As for what lunches were/are. When I was in school the ladies cooked whole turkeys and used lots of whole foods to prepare meals. Last year I was in a school and could smell cheese/egg/sausage but could not see anything that looked like that. I asked and was shown a combo bar. Looked like a large chicken nugget. Tasted ok but had lots of fat and salt. I do not know if it would have been more fat and salt than if the eggs, cheese, sausage were cooked in a more traditional way.
    The other thing that shocked me about school lunches was the number of nugget looking foods. I spent 4 lunch periods teahing kinder garden students how to eat a chicken drum stick. they had never eaten chicken with a bone.
    Diffinetly not the school lunch program I grew up with. Now just heat and serve pre-made items. Canned fruit and processed no fresh vegtables.
    Thankfully this year the schools are gettting fresh local produce and more whole meats to cook. Even baking. big change in nutrition and taste.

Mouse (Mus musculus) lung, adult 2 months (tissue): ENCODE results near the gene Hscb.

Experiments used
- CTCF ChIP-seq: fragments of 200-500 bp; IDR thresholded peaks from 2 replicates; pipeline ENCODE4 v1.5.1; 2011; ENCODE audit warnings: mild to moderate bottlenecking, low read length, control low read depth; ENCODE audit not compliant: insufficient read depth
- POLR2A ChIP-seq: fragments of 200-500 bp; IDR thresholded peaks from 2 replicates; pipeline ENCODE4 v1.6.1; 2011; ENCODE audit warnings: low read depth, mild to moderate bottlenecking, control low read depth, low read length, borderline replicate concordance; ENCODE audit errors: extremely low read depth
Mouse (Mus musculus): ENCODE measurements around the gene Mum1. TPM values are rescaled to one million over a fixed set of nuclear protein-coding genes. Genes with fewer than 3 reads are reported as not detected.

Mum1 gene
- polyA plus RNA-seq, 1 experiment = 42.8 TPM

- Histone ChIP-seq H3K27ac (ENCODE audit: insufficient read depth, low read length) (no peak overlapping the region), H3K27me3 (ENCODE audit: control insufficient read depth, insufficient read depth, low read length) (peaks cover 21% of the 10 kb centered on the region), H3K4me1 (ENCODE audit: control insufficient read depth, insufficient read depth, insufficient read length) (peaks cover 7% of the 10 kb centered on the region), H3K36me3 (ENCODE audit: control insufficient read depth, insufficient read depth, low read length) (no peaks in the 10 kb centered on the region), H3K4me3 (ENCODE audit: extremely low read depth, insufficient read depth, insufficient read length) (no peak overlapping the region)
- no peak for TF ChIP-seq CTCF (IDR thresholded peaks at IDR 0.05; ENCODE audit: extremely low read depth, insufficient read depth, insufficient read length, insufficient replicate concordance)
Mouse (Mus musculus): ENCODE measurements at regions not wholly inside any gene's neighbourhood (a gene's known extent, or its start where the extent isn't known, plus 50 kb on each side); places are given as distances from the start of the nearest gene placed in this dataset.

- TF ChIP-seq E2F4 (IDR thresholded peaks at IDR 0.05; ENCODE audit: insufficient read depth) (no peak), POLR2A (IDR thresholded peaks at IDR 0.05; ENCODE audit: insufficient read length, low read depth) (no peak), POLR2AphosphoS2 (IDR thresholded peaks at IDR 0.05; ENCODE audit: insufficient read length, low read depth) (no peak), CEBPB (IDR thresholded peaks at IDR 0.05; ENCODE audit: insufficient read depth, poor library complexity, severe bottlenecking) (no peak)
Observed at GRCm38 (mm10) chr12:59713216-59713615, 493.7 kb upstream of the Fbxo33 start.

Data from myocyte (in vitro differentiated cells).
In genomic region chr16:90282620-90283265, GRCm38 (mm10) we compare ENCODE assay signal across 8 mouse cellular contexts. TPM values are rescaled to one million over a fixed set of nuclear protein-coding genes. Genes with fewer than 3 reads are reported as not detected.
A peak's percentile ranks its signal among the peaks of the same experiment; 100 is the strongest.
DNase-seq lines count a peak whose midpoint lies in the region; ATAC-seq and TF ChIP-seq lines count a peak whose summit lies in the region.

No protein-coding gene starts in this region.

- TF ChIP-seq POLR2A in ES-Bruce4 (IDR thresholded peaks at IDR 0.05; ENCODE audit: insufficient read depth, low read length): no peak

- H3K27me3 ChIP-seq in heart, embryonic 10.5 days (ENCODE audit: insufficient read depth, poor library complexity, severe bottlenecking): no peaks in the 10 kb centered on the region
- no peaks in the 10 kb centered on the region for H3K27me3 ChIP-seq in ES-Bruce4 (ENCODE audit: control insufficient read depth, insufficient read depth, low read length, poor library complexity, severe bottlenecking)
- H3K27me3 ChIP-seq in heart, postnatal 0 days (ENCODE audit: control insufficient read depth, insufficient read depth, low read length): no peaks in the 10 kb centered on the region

• Ellen Thom

      Yes, would it really be more expensive to cook real food onsite as they do in Europe and did in the US when I was growing up. We had hot dogs or hamburgers only on Friday. I read about a camp where they had to teach 11-year olds how to use fork and knife because they had only eaten pick-up foods. We ate most everything growing up. Each of us had a few opt-outs for hated foods, but mostly we ate what we were served and appreciative of it. I was a working mother and managed a nutritious home-cooked breakfast and included restaurant food for dinner only a couple of times a week. My son and I often shared one meal until he became a teenager.

  • Jem

    Along with the big fat food stamps market where junk foods are eligible, Food Corporations salivate over the school lunch supply business. Parents have little control over the nutritional content of what kids get at school and since their school budgets are running on empty there’s precious few resources (ie. kitchens) available for actually cooking Real Food.
    So our kids get a diet of highly-processed foods. And not surprisingly obesity levels are expected to increase 10 FOLD by 2020.
    Oh well — at least Big food is maintaining its profit structure.

  • Ted

    Academic reference for that forecast “10 FOLD” increase in obesity by 2020 “Jem” if you please.